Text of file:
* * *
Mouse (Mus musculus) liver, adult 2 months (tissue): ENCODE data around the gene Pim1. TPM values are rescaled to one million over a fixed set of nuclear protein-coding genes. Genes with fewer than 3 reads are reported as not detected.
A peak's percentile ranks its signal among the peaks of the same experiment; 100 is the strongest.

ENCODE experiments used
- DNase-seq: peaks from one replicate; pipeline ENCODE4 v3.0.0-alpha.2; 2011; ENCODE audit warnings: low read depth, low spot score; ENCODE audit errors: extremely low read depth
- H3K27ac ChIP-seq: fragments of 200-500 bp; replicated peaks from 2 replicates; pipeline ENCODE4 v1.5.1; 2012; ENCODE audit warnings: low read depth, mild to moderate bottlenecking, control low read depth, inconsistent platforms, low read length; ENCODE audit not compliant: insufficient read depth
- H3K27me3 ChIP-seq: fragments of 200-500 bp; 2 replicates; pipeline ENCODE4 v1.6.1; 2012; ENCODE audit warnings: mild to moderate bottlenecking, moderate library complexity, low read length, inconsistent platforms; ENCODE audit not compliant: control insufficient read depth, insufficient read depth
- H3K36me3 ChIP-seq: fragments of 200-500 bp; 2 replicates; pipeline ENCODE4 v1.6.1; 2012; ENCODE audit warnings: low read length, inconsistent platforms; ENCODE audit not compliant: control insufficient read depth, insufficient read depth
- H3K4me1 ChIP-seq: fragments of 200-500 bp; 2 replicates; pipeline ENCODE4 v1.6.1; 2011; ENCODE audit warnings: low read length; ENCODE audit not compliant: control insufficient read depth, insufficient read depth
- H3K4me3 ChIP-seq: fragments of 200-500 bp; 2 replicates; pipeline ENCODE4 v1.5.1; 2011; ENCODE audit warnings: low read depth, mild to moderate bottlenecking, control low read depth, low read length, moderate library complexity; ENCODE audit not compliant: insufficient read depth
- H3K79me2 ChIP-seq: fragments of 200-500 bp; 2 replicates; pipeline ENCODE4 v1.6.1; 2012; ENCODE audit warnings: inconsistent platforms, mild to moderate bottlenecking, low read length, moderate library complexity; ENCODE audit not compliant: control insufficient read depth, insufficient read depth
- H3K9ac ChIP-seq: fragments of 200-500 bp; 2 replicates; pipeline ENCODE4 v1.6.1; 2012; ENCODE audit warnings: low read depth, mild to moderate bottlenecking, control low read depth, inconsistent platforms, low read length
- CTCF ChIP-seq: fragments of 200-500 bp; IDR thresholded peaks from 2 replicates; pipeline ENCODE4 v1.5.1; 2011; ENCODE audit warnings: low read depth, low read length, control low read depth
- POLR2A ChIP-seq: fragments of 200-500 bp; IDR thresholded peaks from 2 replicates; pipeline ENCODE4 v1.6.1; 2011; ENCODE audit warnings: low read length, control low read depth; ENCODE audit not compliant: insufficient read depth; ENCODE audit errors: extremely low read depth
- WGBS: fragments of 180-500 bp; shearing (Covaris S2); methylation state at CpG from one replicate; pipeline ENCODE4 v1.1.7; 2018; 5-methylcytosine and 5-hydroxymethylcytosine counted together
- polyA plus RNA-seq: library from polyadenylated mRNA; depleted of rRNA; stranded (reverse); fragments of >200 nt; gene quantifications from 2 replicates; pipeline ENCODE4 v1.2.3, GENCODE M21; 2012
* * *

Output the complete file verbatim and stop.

Mouse (Mus musculus) liver, adult 2 months (tissue): ENCODE data around the gene Pim1. TPM values are rescaled to one million over a fixed set of nuclear protein-coding genes. Genes with fewer than 3 reads are reported as not detected.
A peak's percentile ranks its signal among the peaks of the same experiment; 100 is the strongest.

ENCODE experiments used
- DNase-seq: peaks from one replicate; pipeline ENCODE4 v3.0.0-alpha.2; 2011; ENCODE audit warnings: low read depth, low spot score; ENCODE audit errors: extremely low read depth
- H3K27ac ChIP-seq: fragments of 200-500 bp; replicated peaks from 2 replicates; pipeline ENCODE4 v1.5.1; 2012; ENCODE audit warnings: low read depth, mild to moderate bottlenecking, control low read depth, inconsistent platforms, low read length; ENCODE audit not compliant: insufficient read depth
- H3K27me3 ChIP-seq: fragments of 200-500 bp; 2 replicates; pipeline ENCODE4 v1.6.1; 2012; ENCODE audit warnings: mild to moderate bottlenecking, moderate library complexity, low read length, inconsistent platforms; ENCODE audit not compliant: control insufficient read depth, insufficient read depth
- H3K36me3 ChIP-seq: fragments of 200-500 bp; 2 replicates; pipeline ENCODE4 v1.6.1; 2012; ENCODE audit warnings: low read length, inconsistent platforms; ENCODE audit not compliant: control insufficient read depth, insufficient read depth
- H3K4me1 ChIP-seq: fragments of 200-500 bp; 2 replicates; pipeline ENCODE4 v1.6.1; 2011; ENCODE audit warnings: low read length; ENCODE audit not compliant: control insufficient read depth, insufficient read depth
- H3K4me3 ChIP-seq: fragments of 200-500 bp; 2 replicates; pipeline ENCODE4 v1.5.1; 2011; ENCODE audit warnings: low read depth, mild to moderate bottlenecking, control low read depth, low read length, moderate library complexity; ENCODE audit not compliant: insufficient read depth
- H3K79me2 ChIP-seq: fragments of 200-500 bp; 2 replicates; pipeline ENCODE4 v1.6.1; 2012; ENCODE audit warnings: inconsistent platforms, mild to moderate bottlenecking, low read length, moderate library complexity; ENCODE audit not compliant: control insufficient read depth, insufficient read depth
- H3K9ac ChIP-seq: fragments of 200-500 bp; 2 replicates; pipeline ENCODE4 v1.6.1; 2012; ENCODE audit warnings: low read depth, mild to moderate bottlenecking, control low read depth, inconsistent platforms, low read length
- CTCF ChIP-seq: fragments of 200-500 bp; IDR thresholded peaks from 2 replicates; pipeline ENCODE4 v1.5.1; 2011; ENCODE audit warnings: low read depth, low read length, control low read depth
- POLR2A ChIP-seq: fragments of 200-500 bp; IDR thresholded peaks from 2 replicates; pipeline ENCODE4 v1.6.1; 2011; ENCODE audit warnings: low read length, control low read depth; ENCODE audit not compliant: insufficient read depth; ENCODE audit errors: extremely low read depth
- WGBS: fragments of 180-500 bp; shearing (Covaris S2); methylation state at CpG from one replicate; pipeline ENCODE4 v1.1.7; 2018; 5-methylcytosine and 5-hydroxymethylcytosine counted together
- polyA plus RNA-seq: library from polyadenylated mRNA; depleted of rRNA; stranded (reverse); fragments of >200 nt; gene quantifications from 2 replicates; pipeline ENCODE4 v1.2.3, GENCODE M21; 2012